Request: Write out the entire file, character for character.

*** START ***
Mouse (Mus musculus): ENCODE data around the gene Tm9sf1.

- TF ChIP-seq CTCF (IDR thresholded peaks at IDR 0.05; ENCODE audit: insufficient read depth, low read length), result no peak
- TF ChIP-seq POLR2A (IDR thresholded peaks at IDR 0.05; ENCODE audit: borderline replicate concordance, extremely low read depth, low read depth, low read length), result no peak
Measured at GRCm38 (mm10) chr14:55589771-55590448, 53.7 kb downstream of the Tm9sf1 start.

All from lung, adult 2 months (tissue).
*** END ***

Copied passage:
Mouse (Mus musculus): ENCODE data around the gene Tm9sf1.

- TF ChIP-seq CTCF (IDR thresholded peaks at IDR 0.05; ENCODE audit: insufficient read depth, low read length), result no peak
- TF ChIP-seq POLR2A (IDR thresholded peaks at IDR 0.05; ENCODE audit: borderline replicate concordance, extremely low read depth, low read depth, low read length), result no peak
Measured at GRCm38 (mm10) chr14:55589771-55590448, 53.7 kb downstream of the Tm9sf1 start.

All from lung, adult 2 months (tissue).